Markets Eye Japan Elections as Firms Turn Sour on Premier Suga
(Bloomberg) -- As Japanese Prime Minister Yoshihide Suga heads into weeks that could determine his political fate, a survey shows most firms want him replaced and investors are wondering if they may need to recalibrate their market strategies.
A corporate poll from Reuters published Friday said a majority of firms see the Suga government as a threat to the economy. Public opinion polls have plunged to new lows, with many respondents critical of his virus management as the country battles record infections and is trying to speed up a vaccination program, that -- while rapidly closing the gap -- still ranks last among Group of Seven nations.
While Suga, who took office in September 2020, has the support for now of several powerful factions in the ruling LDP, any further slips with pandemic management may open an avenue for a replacement and send Suga toward the revolving door that dispatched six prime ministers in five years before his predecessor.
“The market is starting to get interested,” Naohiko Baba, the chief economist at Goldman Sachs Group Inc. in Tokyo, wrote in an Aug. 17 note.
The Topix index has fallen 2.2% since the start of June as Suga’s approval ratings slipped, compared with a 5% gain in the S&P 500 and a 4% advance in the MSCI Europe Index. The selling pressure in the stock market could increase amid concerns Suga is headed for an exit.
The next test for Suga comes in a Sunday election for mayor of Yokohama, the country’s second most-populous city where he began his political career. Suga has staked his political capital by publicly backing one of his former aides in the race, Hachiro Okonogi, and a loss would be stinging embarrassment for the premier.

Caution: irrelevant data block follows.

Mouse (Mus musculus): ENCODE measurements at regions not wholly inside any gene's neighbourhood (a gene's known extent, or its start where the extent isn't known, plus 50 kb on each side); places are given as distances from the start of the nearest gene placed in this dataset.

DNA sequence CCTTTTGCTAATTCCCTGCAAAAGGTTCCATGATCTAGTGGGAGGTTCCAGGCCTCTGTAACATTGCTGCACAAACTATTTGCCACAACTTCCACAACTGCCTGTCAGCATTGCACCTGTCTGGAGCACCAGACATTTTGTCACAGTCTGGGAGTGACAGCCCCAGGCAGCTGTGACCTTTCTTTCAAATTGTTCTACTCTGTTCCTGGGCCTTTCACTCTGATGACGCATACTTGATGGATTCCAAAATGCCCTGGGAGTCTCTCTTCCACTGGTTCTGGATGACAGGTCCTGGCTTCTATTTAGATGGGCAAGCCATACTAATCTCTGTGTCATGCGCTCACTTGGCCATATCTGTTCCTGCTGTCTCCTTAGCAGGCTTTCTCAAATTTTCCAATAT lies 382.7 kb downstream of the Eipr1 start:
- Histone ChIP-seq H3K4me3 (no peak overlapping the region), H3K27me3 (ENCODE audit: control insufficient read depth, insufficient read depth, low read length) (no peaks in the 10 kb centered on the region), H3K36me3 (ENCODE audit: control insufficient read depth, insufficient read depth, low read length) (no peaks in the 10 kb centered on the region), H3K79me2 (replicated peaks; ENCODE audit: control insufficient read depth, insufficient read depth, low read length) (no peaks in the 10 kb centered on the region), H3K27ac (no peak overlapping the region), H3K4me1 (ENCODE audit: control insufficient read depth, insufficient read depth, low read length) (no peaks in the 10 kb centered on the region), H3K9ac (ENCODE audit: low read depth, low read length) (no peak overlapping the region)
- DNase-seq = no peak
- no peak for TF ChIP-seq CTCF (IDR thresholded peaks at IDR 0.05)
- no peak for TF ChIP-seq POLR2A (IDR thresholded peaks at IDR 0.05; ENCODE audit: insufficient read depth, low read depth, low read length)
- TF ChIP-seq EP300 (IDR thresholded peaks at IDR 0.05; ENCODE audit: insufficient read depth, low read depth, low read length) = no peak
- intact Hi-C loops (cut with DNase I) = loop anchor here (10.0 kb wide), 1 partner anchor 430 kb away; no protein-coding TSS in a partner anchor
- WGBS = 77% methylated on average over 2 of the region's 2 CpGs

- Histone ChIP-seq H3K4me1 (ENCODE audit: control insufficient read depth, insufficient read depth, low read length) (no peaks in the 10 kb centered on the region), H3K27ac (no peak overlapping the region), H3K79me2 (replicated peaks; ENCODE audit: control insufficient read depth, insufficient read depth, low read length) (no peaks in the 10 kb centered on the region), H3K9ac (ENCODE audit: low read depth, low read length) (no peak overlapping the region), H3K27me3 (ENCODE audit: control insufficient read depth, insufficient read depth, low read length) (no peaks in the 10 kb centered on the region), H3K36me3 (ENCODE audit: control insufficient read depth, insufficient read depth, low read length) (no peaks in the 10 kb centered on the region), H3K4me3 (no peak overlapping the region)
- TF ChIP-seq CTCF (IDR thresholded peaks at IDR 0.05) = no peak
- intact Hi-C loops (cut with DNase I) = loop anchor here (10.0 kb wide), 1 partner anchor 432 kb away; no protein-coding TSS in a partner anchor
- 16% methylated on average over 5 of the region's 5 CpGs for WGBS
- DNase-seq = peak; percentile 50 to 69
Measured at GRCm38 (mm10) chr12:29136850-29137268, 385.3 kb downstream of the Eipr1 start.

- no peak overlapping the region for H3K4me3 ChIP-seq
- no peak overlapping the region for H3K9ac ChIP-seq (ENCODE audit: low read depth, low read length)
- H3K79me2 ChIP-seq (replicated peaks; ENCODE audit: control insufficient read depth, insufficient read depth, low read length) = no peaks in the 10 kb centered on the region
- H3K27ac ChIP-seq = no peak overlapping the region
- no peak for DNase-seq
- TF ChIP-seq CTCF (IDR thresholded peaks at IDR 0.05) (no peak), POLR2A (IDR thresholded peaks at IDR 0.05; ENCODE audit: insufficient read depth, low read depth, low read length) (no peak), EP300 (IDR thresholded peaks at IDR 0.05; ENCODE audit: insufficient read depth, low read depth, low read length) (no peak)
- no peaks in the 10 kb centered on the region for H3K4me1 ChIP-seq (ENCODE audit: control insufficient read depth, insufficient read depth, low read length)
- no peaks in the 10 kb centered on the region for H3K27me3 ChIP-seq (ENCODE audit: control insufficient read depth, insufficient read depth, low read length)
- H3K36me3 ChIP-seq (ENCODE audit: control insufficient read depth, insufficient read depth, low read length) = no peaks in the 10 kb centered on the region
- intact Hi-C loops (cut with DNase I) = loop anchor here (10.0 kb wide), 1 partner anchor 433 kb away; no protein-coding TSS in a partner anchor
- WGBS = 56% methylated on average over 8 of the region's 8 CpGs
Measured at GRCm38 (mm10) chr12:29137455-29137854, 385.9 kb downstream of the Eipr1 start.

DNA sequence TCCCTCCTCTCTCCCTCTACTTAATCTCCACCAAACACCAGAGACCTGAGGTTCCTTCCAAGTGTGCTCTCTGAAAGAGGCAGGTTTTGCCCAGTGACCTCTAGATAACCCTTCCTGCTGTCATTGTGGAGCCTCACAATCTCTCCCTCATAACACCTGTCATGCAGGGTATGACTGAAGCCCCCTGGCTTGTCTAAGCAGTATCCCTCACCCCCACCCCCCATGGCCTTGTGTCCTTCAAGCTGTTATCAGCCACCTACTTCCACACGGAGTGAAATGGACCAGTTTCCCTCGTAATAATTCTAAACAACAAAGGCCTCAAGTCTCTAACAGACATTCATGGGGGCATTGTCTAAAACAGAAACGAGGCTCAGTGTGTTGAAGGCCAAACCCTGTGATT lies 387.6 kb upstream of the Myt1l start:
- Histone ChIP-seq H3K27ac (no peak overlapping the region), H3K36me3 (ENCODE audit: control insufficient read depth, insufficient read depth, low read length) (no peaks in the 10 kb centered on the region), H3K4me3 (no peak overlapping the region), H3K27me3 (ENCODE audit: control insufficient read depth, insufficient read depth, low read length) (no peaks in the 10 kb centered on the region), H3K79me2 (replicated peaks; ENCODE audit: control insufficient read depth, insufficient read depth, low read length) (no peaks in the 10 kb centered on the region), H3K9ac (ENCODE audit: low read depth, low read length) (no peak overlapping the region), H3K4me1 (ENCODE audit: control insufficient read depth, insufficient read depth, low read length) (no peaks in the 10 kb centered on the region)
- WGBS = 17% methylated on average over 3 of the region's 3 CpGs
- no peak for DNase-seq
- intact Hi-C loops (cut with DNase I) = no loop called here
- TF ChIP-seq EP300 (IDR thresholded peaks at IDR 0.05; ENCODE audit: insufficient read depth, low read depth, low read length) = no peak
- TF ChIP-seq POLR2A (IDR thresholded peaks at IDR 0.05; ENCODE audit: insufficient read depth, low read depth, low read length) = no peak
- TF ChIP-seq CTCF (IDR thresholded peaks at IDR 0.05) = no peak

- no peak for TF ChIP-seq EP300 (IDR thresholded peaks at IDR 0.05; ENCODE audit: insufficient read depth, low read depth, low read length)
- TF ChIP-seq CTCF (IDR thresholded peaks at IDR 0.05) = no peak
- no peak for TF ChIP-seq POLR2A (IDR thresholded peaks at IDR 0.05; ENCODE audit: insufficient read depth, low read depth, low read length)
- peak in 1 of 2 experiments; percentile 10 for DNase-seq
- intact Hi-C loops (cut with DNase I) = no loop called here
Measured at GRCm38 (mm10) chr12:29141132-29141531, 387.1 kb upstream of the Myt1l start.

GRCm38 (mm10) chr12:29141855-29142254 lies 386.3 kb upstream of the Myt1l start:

The LDP faces a general election that must be held by the end of November and jostling for succession is beginning within the party as Suga’s support in some polls falls below the 30% that’s regarded in local politics as a make-or-break level.
According to reports Wednesday, Hakubun Shimomura, an LDP heavyweight, plans to challenge Suga for the party’s top spot. The Reuters survey showed firms favored vaccine czar and former Foreign Minister Taro Kono to replace Suga. Its survey canvassed 503 large and midsize non-financial firms, and about half responded.
Masahiro Yamaguchi, a senior market analyst for SMBC Trust Bank Ltd., points out that foreign investors are particularly sensitive to signs of political instability. When Suga’s predecessor, Shinzo Abe, announced his resignation in August last year, overseas investors sold Japanese stocks for five straight weeks.
But the general election might be good for stocks regardless of who wins, Nomura Holdings Inc. strategists led by Yunosuke Ikeda wrote in an Aug. 13 note. Others say Suga may unveil an economic stimulus package, which could juice markets as well as his own prospects.
Foreign investors “tend to be net buyers of Japanese equities” ahead of lower house elections, due to “an increase in expectations for what might come after the election, be it the new administration or economic measures,” the Nomura strategists wrote.
Consistently low support for the main opposition party means the LDP is unlikely to be ousted in the coming election, but it could lose enough seats to make it more difficult to pass legislation. The support rate for the Constitutional Democratic Party has been long mired in single-digit territory.
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